Depending on the volume of hazardous materials or extremely hazardous materials stored on site, federal facilities must submit notifications of their activities.
Summary of Federal Requirements
When there is a release of a reportable quantity (RQ) of any extremely hazardous substance or CERCLA hazardous substance, the facility must make emergency release notification to the State Emergency Response Commission (SERC) and the Local Emergency Planning Committee (LEPC). The notification must include:
A written follow-up notification must be submitted to the LEPC and the SEPC.
- The chemical name;
- An indication of whether the substance is extremely hazardous;
- An estimate of the quantity released into the environment;
- The time and duration of the release;
- Whether the release occurred into air, water, and/or land;
- Any known or anticipated acute or chronic health risks associated with the emergency, and where necessary, advice regarding medical attention for exposed individuals;
- Proper precautions, such as evacuation or sheltering in place; and,
- Name and telephone number of contact person.
The hazardous substances to which this applies are listed in 40 CFR 302.4.
Information on your Local Emergency Planning Committee (LEPC) can be found through your state's Emergency Response Commission.
Extremely Hazardous Substances
When extremely hazardous substances are present in amounts equal to or greater than the threshold limits, the facility must notify the SERC and the LEPC within 60 days after they first receive a shipment or produce the substance onsite. The current list is found in 40 CFR 355, Appendix A.
Community Right to Know
Federal facilities that have chemicals held above the following thresholds must submit either copies of their MSDSs or a list of MSDS chemicals to the SERC, LEPC, and local fire department.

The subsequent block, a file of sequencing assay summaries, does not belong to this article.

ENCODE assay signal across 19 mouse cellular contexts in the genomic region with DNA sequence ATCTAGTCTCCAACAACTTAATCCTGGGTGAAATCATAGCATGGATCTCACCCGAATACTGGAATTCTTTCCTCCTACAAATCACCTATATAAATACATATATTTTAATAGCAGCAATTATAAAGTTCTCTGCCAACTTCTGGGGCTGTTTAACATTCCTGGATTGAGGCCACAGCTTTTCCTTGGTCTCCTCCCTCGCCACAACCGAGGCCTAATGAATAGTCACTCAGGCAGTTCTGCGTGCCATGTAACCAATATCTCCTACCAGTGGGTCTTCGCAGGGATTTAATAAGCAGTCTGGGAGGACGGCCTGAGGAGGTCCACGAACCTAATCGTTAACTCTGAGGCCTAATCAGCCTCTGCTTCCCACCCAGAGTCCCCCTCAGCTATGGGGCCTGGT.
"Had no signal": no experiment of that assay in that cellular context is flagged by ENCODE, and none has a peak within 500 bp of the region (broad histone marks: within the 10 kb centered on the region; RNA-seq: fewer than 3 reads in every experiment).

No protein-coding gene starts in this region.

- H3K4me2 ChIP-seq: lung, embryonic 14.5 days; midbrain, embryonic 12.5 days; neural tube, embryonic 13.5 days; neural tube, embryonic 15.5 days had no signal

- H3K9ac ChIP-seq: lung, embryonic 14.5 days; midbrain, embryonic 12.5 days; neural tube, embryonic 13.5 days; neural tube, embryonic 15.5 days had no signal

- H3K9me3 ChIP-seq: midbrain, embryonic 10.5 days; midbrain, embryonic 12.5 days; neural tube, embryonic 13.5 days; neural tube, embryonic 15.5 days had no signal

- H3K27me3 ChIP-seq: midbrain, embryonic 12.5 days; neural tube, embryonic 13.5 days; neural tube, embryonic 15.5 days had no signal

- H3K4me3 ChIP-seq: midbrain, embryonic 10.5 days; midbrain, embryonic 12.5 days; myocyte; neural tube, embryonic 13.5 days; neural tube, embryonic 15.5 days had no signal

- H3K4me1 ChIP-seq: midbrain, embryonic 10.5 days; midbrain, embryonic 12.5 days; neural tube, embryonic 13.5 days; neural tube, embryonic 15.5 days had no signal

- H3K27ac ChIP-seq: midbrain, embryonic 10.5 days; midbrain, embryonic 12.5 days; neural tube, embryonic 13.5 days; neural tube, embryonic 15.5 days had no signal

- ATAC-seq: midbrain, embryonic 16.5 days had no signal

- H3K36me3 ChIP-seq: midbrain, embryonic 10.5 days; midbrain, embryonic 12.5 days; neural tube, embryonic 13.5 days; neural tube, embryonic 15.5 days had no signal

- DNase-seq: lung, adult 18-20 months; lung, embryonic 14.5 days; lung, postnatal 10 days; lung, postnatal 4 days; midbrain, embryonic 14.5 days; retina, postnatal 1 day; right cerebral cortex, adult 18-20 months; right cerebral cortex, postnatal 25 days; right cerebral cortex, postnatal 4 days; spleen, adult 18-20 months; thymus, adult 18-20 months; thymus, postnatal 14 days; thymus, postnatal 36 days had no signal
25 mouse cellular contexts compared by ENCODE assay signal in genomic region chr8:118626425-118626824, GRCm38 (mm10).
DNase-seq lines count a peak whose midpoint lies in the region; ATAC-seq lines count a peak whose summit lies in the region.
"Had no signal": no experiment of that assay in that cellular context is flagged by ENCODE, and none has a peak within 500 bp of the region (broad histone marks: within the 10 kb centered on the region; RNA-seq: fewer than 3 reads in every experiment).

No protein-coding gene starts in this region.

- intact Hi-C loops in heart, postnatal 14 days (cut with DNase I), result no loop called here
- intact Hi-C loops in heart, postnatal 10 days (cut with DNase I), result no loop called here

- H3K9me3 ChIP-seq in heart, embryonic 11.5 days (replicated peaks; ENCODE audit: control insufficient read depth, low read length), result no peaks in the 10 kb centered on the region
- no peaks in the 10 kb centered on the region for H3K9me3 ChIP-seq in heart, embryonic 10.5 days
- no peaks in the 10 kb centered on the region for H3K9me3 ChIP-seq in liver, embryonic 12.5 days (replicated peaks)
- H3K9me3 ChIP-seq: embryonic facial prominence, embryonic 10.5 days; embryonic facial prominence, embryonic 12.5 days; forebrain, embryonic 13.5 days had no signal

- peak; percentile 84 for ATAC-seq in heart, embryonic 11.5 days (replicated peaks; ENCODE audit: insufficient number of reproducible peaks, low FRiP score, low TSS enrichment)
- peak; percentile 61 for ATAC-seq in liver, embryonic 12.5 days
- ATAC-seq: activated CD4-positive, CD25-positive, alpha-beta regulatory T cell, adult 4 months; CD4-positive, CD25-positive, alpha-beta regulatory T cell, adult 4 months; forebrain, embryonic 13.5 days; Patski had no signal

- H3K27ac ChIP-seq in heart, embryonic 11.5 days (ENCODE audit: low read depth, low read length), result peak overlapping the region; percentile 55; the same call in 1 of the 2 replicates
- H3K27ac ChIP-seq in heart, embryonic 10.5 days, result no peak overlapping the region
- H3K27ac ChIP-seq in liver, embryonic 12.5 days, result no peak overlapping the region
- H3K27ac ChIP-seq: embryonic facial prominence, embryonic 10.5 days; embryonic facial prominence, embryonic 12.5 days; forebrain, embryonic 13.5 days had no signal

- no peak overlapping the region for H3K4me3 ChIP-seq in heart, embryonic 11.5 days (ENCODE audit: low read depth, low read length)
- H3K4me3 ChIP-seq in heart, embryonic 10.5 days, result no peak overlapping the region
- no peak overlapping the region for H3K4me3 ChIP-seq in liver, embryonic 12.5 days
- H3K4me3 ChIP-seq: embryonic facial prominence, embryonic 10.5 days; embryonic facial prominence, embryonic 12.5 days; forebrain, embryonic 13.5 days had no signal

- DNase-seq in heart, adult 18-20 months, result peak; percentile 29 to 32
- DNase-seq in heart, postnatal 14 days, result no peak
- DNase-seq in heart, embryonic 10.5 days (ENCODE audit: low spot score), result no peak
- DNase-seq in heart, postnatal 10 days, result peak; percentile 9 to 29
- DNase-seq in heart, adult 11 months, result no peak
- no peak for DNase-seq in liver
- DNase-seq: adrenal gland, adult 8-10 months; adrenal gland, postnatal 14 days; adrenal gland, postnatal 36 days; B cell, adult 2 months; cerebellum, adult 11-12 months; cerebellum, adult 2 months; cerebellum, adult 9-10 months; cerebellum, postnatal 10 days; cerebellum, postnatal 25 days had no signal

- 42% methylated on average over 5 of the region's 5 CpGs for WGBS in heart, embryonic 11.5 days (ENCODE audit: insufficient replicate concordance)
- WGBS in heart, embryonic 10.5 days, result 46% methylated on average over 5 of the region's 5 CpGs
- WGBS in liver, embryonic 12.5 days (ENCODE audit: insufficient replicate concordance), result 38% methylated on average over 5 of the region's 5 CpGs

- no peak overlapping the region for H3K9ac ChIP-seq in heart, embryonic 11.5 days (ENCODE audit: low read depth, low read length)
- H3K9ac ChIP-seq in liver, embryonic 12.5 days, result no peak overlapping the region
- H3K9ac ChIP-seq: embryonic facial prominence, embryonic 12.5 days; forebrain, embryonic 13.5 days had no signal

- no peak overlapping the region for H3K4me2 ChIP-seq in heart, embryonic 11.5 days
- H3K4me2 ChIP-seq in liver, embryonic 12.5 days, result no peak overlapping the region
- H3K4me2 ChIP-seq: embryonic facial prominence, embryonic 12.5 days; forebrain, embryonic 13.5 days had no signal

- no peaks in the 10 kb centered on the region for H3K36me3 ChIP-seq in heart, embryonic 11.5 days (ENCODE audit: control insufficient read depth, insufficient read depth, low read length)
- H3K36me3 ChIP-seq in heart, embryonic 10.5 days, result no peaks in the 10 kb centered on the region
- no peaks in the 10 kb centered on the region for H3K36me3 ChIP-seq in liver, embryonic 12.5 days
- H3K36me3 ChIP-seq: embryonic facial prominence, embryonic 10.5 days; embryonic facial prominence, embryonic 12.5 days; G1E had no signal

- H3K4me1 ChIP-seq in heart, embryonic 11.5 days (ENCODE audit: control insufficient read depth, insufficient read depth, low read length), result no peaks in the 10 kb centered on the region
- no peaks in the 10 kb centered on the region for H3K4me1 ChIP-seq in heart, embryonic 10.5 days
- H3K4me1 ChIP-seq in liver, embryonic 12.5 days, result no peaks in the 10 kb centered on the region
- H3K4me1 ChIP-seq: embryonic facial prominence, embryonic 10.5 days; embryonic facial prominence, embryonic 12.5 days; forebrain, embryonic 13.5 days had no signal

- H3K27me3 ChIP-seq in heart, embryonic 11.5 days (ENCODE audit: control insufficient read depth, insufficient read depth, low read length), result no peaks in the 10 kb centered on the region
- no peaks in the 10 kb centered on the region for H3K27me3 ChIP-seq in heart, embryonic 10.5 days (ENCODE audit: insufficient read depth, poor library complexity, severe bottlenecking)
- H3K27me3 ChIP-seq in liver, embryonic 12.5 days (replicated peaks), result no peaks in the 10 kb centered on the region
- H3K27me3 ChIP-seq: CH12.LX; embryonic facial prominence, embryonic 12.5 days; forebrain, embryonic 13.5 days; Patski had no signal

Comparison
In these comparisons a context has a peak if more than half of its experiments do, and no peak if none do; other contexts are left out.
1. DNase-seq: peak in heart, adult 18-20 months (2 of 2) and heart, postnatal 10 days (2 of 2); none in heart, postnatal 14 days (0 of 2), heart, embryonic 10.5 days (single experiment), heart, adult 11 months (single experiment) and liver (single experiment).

If the facility owner or operator chooses to submit a list of MSDS chemicals, the list must include the chemical or common name of each substance and must identify the applicable hazard categories. These hazard categories are:
- for all extremely hazardous substances present in amounts greater than or equal to 500 lb (227 kg, approximately 55 gal) or the threshold planning quantity, whichever is lower
- for gasoline (all grades combined) in amounts greater than or equal to 75,000 gal (or approximately 283,900 L) when the gasoline is in tanks entirely underground at a retail gas station that was in compliance during the preceding CY with all applicable UST regulations
- for diesel fuel (all grades combined) in amounts greater than or equal to 100,000 gal (or approximately 378,500 L) when the diesel is in tanks entirely underground at a retail gas station that was in compliance during the preceding CY with all applicable UST regulations
- for all other hazardous chemicals present at any one time in amounts equal to or greater than 10,000 lb (4540 kg).
If a list is submitted, the facility must submit a copy of the MSDSs for any chemical on the list upon the request of the LEPC or SERC.
- Immediate (acute) health hazard;
- Delayed (chronic) health hazard;
- Fire hazard;
- Sudden release of pressure hazard; and
- Reactive hazard.
The current list is found in 40 CFR 372.65.
Tier I / Tier II Reporting
The facilities subject to the Community Right-to-Know requirements must annually submit an emergency and hazardous chemical inventory form to the LEPC, the SERC, and the local fire department. Facilities provide either a Tier I or Tier II form.
Summary of State Requirements
States usually have permit requirement in order to construct and/or operate a source of air pollution. Depending on the attainment status of a state or given area of a state, more stringent planning, monitoring, and control standards will be required.
States may regulate fume hood exhausts through a permitting system.
Laws and Statutes
Emergency Planning & Community Right to Know Act